The world of esports is relatively new: the industry has been around for more than 30 years now but has only recently seen its decisive development to become appealing to the masses.
However, the spread of gaming consoles and computers, and consequently of competitive video games, has allowed tens of millions of fans to give their best on their favorite titles while also becoming among the best players in the world.
Making a list of the best or most important competitive video games in history is therefore complex, as their impact in the industry only sometimes coincides with global notoriety and popularity or with authority from an economic or ludic perspective.
However, looking at the esports environment today, we can list the top 5 most competitive games of all time.
1. League of Legends
The king of MOBAs-and perhaps the king of esports to date-is League of Legends: Riot Games has been working assiduously since 2009 to make the ultimate video game, from which an entire ecosystem of titles, movies, comic books, and TV series inspired by the characters’ lore is slowly emerging. Over the years, popularity has increased exponentially; to date, the competitive scene is increasing more.
The aesthetics, accessibility to gamers, and an incredible variety of champions have made League of Legends the perfect esports game for less experienced gamers and those with years of MOBA experience.
The competitive intensity is also evident from the official competitions that, during broadcasts on Twitch and YouTube, continue to attract more and more viewers and bettors who enjoy a lot LOL odds.
Finally, we can say that the years go by, but League of Legends will remain one of the industry’s mainstays.
Counter-Strike is the quintessential competitive first-person shooter: since Counter-Strike 1.6 debuted in 2000 as a standalone version of the mod made for Half-Life, the project has been successful worldwide and quickly became the FPS of choice for the growing esports scene.
Despite the dated title, the community is still active, aided by its more old-school essence than the modern Counter-Strike: Global Offensive (CS: GO).
CS 1.6 was the turning point for FPS, and many historical players preferred it even to its successors, especially Counter-Strike: Source.
Slowly, however, CS: GO became mainstream and spawned a thriving competitive scene, spreading further with the move to Free-to-Play.
3. DOTA 2
DOTA 2 is the second Valve Corporation title to take the esports world by storm, and surprisingly, again, it is a project born from a mod, this time for Warcraft III: Reign of Chaos. After the first installment, called Defense of the Ancients, the sequel became a benchmark for competitive gamers in 2013; it was a direct rival to League of Legends, another MOBA released in 2009.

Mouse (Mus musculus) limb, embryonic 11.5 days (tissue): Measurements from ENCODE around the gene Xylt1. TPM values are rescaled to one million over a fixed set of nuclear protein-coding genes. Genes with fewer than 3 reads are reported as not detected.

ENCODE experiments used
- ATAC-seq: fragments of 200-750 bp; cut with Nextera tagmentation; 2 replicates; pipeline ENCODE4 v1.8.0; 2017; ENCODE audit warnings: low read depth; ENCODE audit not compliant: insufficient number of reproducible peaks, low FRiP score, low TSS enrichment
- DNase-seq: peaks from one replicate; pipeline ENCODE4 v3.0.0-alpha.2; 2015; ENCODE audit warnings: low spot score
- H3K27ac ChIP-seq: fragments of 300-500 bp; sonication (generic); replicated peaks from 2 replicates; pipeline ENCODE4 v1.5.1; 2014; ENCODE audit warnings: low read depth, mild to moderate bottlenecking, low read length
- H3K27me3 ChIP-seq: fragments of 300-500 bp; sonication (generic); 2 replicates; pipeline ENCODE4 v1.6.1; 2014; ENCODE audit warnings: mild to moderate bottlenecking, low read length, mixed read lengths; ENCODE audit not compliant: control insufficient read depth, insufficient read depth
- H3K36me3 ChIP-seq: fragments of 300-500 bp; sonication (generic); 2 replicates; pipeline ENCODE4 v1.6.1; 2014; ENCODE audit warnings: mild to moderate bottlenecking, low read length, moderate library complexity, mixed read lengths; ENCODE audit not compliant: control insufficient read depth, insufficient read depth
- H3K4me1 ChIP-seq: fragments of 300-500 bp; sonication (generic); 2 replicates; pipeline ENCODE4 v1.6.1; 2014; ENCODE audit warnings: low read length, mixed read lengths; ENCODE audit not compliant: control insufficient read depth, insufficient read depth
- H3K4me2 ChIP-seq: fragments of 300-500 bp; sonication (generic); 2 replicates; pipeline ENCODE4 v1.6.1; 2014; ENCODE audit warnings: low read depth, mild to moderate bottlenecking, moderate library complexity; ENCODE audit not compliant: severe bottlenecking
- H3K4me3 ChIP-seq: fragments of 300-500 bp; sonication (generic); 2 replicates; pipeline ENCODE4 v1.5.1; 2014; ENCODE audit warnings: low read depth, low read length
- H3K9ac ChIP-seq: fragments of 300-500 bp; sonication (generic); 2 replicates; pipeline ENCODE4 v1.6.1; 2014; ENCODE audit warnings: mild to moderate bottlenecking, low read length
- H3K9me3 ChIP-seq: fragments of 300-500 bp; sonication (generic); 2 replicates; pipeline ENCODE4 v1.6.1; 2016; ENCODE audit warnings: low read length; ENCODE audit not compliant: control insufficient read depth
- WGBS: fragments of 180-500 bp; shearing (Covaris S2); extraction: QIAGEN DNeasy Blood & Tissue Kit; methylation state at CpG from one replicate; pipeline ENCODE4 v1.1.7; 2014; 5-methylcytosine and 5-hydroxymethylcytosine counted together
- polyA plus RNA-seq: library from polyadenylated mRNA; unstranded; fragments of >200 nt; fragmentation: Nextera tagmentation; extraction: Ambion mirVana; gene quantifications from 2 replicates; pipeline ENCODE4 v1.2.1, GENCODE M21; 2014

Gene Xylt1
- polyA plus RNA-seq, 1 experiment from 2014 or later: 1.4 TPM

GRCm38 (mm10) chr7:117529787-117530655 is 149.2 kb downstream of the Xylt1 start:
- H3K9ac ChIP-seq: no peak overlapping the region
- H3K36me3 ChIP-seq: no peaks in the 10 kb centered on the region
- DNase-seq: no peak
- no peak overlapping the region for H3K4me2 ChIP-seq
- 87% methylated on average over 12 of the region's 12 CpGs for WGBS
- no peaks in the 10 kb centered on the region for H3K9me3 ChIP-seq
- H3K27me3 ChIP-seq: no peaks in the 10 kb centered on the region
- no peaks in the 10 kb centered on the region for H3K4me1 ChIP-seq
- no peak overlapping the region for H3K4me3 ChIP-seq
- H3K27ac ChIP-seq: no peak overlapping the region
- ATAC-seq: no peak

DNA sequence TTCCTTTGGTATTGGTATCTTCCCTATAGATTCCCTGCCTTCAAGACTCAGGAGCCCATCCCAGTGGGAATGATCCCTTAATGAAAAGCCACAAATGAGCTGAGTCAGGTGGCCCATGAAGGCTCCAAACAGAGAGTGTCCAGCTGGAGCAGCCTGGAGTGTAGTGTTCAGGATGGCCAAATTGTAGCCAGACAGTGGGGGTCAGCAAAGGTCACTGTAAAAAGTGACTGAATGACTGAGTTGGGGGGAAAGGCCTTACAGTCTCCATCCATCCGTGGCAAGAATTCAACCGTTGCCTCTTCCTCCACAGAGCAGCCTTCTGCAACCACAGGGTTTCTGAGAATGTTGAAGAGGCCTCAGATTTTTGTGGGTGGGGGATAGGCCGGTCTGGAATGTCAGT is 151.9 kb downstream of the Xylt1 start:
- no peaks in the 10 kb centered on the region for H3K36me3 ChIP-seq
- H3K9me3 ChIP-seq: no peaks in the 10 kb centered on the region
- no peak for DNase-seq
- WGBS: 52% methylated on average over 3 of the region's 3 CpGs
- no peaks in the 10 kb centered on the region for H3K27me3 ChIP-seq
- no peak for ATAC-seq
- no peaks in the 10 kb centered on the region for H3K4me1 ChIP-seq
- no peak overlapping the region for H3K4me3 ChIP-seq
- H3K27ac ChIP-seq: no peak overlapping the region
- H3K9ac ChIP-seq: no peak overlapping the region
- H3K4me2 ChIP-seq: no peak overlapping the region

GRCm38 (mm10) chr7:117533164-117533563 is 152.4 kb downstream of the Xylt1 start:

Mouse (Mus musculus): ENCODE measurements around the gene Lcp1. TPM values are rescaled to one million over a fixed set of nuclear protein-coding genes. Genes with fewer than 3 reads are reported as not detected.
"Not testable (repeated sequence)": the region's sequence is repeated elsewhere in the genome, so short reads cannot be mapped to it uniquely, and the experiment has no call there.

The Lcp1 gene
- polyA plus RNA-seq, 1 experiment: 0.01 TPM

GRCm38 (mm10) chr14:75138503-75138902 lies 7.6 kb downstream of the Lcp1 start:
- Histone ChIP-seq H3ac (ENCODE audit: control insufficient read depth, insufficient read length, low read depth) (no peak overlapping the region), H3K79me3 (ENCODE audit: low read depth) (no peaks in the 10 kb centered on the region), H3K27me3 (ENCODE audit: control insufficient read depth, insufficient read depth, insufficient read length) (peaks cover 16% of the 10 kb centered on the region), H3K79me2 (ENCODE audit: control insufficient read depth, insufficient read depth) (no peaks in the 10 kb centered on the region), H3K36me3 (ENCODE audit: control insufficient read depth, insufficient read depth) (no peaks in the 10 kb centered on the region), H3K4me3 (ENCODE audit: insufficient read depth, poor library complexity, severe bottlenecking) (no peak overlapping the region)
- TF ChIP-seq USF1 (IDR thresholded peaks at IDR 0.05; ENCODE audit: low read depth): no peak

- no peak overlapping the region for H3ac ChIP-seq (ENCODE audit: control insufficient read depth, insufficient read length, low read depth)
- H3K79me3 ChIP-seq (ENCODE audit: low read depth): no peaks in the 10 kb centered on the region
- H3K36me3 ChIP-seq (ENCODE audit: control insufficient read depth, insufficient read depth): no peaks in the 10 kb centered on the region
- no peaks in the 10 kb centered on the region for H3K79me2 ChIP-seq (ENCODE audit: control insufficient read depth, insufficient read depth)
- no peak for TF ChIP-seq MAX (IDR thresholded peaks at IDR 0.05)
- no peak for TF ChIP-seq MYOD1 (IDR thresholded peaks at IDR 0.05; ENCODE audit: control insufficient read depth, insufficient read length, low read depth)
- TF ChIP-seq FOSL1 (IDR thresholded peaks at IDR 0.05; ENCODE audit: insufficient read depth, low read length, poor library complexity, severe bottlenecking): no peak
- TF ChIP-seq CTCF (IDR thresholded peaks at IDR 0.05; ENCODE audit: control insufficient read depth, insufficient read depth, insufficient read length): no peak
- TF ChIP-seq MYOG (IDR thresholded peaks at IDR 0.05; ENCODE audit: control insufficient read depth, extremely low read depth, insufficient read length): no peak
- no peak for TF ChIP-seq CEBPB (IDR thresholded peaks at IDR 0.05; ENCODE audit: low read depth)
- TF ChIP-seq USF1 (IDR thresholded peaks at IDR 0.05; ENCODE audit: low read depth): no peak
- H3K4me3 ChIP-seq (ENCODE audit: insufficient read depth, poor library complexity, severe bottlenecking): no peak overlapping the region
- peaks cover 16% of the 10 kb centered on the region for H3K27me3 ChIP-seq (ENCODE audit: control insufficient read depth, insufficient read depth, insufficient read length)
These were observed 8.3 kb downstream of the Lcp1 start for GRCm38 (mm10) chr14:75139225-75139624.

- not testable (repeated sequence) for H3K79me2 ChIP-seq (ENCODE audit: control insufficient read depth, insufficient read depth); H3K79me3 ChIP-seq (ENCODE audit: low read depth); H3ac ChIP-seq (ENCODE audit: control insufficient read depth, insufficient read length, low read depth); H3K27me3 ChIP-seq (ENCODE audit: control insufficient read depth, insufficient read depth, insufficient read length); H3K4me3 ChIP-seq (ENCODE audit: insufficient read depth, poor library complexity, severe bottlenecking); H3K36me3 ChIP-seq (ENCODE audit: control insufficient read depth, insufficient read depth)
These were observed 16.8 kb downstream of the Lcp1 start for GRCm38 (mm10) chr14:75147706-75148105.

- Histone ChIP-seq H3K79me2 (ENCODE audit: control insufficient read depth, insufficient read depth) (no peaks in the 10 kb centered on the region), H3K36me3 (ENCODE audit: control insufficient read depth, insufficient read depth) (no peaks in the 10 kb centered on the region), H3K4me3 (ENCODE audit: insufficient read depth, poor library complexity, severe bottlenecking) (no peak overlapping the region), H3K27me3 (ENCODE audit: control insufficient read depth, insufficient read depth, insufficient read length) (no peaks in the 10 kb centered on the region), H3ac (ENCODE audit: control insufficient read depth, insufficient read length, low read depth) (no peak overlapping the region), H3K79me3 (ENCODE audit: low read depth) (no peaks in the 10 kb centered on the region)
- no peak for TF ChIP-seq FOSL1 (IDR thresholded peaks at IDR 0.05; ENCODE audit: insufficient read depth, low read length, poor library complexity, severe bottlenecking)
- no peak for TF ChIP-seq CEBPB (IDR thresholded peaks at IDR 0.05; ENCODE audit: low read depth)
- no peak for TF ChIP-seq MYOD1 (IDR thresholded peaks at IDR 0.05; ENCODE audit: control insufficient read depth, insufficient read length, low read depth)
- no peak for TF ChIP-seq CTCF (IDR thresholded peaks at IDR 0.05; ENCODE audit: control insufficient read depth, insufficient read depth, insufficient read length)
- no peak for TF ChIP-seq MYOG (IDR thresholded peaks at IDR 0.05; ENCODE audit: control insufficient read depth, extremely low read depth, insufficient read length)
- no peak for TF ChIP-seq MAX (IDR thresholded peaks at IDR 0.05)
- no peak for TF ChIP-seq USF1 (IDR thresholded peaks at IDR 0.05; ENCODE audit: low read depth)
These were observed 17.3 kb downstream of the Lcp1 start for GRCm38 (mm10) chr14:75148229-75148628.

DOTA 2 has a fantastic esports scene, with Valve running a format known as Dota Pro Circuit. This tournament series awards qualifying points for direct invitations to The International, the premier global competition held annually with a crowdfunded cash prize system that has seen over $40 million, one of the highest among major competitive games in the esports scene.
4. StarCraft II
The original StarCraft has been a driving force behind the rise of top competitive games such as DOTA, League of Legends, and others, cementing itself as the definitive RTS since 2003.
If there are bars and clubs dedicated to watching esports and sharing the passion for competitive gaming, however, it is thanks to StarCraft II. This sequel led to the birth of one of history’s most critical competitive scenes and shaped esports as we know it today.
Although becoming a professional player is extremely difficult, it attracts millions of fans worldwide and is fundamental to the industry. It is especially successful in South Korea, where it remains one of the most widely followed esports.
5. Call of Duty
There is no disputing that Call of Duty is still one of the most internationally beloved franchises, even in the competitive scene.
After the first three chapters that cemented Activision’s homegrown saga among the world’s best-selling video games, Call of Duty 4: Modern Warfare spawned a prolific competitive scene thanks to its presence in the MLG Pro Circuit for more than a year.
If the esport world today knows organizations like EnVyUs, FeaR, and, indirectly, OpTic Gaming and 100 Thieves, it is thanks to CoD 4.
Subsequently, it was mainly Call of Duty: Black Ops II that conquered the competitive scene for the franchise, aided by its landing in the MLG Pro Circuit as Halo’s main-stage replacement and its commercial success on a global scale.
Call of Duty remains among the benchmark titles in the competitive world, mainly thanks to the battle royale Call of Duty: Warzone and Call of Duty: Mobile on smartphones, which are free and, therefore, even more accessible than the chapters released annually.